Second Phase—Africa, South America, and the Pacific Biomeridians

The Mount Everest massif and Barun Valley is a first opportunity—“highest place on Earth for the highest priority.” As a monitoring method, technologies, and partnerships are perfected, other biomeridians will be added:

  • A biomeridian in Africa, spanning similarly from the tropics to the arctic. Exactly which mountain slope should be chosen has not been determined. Very likely it will be in the Ruwenzori Mountains or Mount Kilimanjaro.
  • The concept of biomeridian was discovered two centuries ago by Alexander von Humboldt on the Chimborazo volcano in South America. (More complete description below.) Now a permanent monitoring station will be set up on Chimborazo, and like Everest also a transect with wet/dry parallel options.
  • Mauna Loa in Hawaii will be a fourth biomeridian that runs from snow-clad summits to the tropics—attractive also because this Earth’s longest monitoring of CO2 levels and because this mountain transect extends to 20,000 feet deep in the Pacific Ocean.

First Phase—Mount Everest/ Barun Valley Biomeridian

A first biomeridian will be established off the Mt Everest massif. In Nepal’s Makalu-Barun National Park, the Barun Valley is intact from biological tropics to its arctic-like summits (Everest, but also Lhotse 4th highest and Makalu 5th highest).

Few resident life forms are above 16,000 feet, while the valley bottom contains a rich biology with tropical species such as tree ferns. There are no villages in this valley, and only three very simple trails. Insofar as any place in the Himalaya is pure wild , the Barun is that place.

Here, a partnership of local people and scientists from around the world set up the first biomeridian in the winter of 2017-2018. The methods are still being worked out, more sensors and cameras are steadily being added.

Protected as the core of Nepal’s Makalu-Barun National Park, it still holds its natural balances. At the top are no resident life forms; further down are lichens, spiders, then plants and animals. This one valley system encompasses the wild diversity of Asia; it has, for example, all three species of leopard: common spotted, the exotic snow leopard, and the rare clouded leopard.

Land quadrant monitoring stations have been designated up the valley where all species in that quadrant are visually identified. At each station, in addition to visual monitoring is also audio with recorders with enhanced microphones that monitor birds and insects not only during the day but also the night, and through the cycle of 365 days of the year.

Importantly, north of the Barun Valley and parallel to it, also falling off Everest-Lhotse-Makalu, is a valley with drier biomes. In China’s Tibet is the Gama Valley, also pristine, with its valley bottom in the warm temperate zone extending up to the arctic. The Mount Everest biomeridian project will install monitoring stations through both valleys, one in Nepal and the second in China.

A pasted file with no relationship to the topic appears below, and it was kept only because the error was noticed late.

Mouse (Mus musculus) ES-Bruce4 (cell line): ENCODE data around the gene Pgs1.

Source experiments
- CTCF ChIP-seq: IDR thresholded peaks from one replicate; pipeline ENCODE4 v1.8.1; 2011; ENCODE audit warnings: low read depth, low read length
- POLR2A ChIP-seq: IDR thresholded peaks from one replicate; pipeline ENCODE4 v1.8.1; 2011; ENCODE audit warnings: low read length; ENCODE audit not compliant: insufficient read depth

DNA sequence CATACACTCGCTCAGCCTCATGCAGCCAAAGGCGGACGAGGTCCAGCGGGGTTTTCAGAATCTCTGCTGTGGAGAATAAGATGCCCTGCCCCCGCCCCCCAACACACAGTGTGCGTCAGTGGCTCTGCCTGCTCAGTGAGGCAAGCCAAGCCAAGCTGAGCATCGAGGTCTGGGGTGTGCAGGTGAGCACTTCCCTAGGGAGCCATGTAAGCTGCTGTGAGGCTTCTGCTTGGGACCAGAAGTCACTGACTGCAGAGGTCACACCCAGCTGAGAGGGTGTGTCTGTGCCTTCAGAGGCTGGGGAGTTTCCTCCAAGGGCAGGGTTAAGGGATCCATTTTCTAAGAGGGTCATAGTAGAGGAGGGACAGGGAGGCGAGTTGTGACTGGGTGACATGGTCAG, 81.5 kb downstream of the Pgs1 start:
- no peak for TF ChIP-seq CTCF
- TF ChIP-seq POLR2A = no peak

Kristen Baskin (Class of 2009) USA

Future Generations taught me not to fear any kind of success – instead to collect the successes and walk forward with our community, keeping it going

Kristen Baskin (Class of 2009) USA

Mavis Windsor (Class of 2007), Canada

This is not a traditional program. It is interested in competency. We receive many action methodologies and instruments. This program helped me to be more sensitive, more human with people, and to have values in my work

Sabina Carlson (Class of 2013), Haiti

Most of us have had this experience where the professors and the books have the knowledge. Here we’re introduced to the situation where the community has the knowledge and we’re learning from the community.
The professors are simply facilitating.

Sabina Carlson (Class of 2013), Haiti

Adolphus Dupley (Class of 2015), Liberia

Future Generations University provides one of the best opportunities for graduate education on the globe today. One can really come out of the program as an international caliber change agent

Adolphus Dupley (Class of 2015), Liberia

Paz Magat, Class 2013 (Philippines/U.S.)

I came from…a very rigorous style of education and I felt that I learned stuff but it wasn’t stuff I could use in the real-world; it was interesting and fun but not that useful and I think that this [program’s] applied way of teaching is invaluable; there’s nothing I can take from any one class or even an experience outside the classroom setting that won’t relate to me in the future.

Amos Smith, Class 2014 (Liberia)

While in the program, I learned that community potential and resources are far better and more sustainable than outside help. We have shifted to giving greater responsibility to community leadership in project implementation. The results are remarkable. Our project rate has come under twelve months unlike the two years we had during the past

Omer Marouf, Class 2017 (Sudan)

I applied for the Master’s program to facilitate positive change in my community, but soon realized that I had also started a positive change in myself. It challenged me to work harder, read more, and to benefit from the professional knowledge of the other students in my cohort. I’ve been able to disseminate learning to my community and facilitate the starting point for desired changes immediately.

Ashley Akers, Class 2017 (U.S.)

Learning to build from the successes your community already has, honing leadership and evaluation skills, and learning how to move forward with your community as one has been an incredibly valuable experience. It has given me project management and leadership skills that will be directly applicable to my chosen career.